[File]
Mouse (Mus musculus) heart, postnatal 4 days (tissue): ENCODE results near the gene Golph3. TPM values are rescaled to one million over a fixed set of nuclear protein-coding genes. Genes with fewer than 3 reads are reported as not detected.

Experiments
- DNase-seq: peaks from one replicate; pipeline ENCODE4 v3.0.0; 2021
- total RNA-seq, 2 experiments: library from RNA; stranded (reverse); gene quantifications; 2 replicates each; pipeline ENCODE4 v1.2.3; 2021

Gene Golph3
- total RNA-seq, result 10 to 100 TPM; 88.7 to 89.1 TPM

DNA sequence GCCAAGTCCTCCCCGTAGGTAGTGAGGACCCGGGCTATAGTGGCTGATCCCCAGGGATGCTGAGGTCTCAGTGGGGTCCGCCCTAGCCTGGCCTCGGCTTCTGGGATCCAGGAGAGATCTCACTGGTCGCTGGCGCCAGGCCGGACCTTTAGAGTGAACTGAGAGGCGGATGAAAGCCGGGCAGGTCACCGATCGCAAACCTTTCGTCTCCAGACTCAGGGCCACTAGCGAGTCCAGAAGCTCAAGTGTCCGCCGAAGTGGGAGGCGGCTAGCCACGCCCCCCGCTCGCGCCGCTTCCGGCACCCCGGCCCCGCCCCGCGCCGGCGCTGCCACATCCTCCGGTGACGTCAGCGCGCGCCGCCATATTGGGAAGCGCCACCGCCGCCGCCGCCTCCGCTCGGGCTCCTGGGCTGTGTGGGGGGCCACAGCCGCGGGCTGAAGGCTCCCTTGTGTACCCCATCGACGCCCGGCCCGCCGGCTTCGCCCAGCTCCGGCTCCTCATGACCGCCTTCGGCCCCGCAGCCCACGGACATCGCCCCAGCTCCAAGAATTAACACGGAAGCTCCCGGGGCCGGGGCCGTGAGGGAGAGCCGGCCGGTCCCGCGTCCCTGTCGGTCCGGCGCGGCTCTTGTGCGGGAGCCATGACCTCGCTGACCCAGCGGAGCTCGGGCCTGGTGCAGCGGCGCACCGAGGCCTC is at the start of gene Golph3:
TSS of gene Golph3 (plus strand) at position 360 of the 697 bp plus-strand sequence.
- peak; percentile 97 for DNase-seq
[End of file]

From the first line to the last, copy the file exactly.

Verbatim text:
Mouse (Mus musculus) heart, postnatal 4 days (tissue): ENCODE results near the gene Golph3. TPM values are rescaled to one million over a fixed set of nuclear protein-coding genes. Genes with fewer than 3 reads are reported as not detected.

Experiments
- DNase-seq: peaks from one replicate; pipeline ENCODE4 v3.0.0; 2021
- total RNA-seq, 2 experiments: library from RNA; stranded (reverse); gene quantifications; 2 replicates each; pipeline ENCODE4 v1.2.3; 2021

Gene Golph3
- total RNA-seq, result 10 to 100 TPM; 88.7 to 89.1 TPM

DNA sequence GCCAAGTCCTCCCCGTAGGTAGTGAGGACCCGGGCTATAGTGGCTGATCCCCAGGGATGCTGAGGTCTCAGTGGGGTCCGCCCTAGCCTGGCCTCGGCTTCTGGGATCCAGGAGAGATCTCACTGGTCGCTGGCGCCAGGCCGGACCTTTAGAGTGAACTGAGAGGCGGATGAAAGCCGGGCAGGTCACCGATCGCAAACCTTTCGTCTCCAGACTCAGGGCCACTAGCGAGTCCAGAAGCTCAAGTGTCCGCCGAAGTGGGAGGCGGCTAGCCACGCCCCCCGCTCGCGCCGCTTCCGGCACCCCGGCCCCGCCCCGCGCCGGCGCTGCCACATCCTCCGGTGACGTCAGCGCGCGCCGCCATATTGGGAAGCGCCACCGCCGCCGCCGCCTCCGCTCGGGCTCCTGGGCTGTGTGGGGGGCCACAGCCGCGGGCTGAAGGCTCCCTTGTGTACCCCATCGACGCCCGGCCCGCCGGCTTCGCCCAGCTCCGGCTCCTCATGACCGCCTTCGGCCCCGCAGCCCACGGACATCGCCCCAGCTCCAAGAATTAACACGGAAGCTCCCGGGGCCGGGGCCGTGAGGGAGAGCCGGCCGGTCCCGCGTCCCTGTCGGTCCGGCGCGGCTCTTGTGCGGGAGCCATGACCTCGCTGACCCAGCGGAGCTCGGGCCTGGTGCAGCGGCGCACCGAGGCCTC is at the start of gene Golph3:
TSS of gene Golph3 (plus strand) at position 360 of the 697 bp plus-strand sequence.
- peak; percentile 97 for DNase-seq